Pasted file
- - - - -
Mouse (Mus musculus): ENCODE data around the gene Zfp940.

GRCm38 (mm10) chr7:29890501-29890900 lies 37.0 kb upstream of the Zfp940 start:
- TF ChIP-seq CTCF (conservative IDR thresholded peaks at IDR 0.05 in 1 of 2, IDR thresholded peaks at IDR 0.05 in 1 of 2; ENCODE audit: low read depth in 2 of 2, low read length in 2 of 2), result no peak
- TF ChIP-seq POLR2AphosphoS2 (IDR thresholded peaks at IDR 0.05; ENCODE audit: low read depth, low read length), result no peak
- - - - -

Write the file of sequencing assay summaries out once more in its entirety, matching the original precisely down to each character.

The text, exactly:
Mouse (Mus musculus): ENCODE data around the gene Zfp940.

GRCm38 (mm10) chr7:29890501-29890900 lies 37.0 kb upstream of the Zfp940 start:
- TF ChIP-seq CTCF (conservative IDR thresholded peaks at IDR 0.05 in 1 of 2, IDR thresholded peaks at IDR 0.05 in 1 of 2; ENCODE audit: low read depth in 2 of 2, low read length in 2 of 2), result no peak
- TF ChIP-seq POLR2AphosphoS2 (IDR thresholded peaks at IDR 0.05; ENCODE audit: low read depth, low read length), result no peak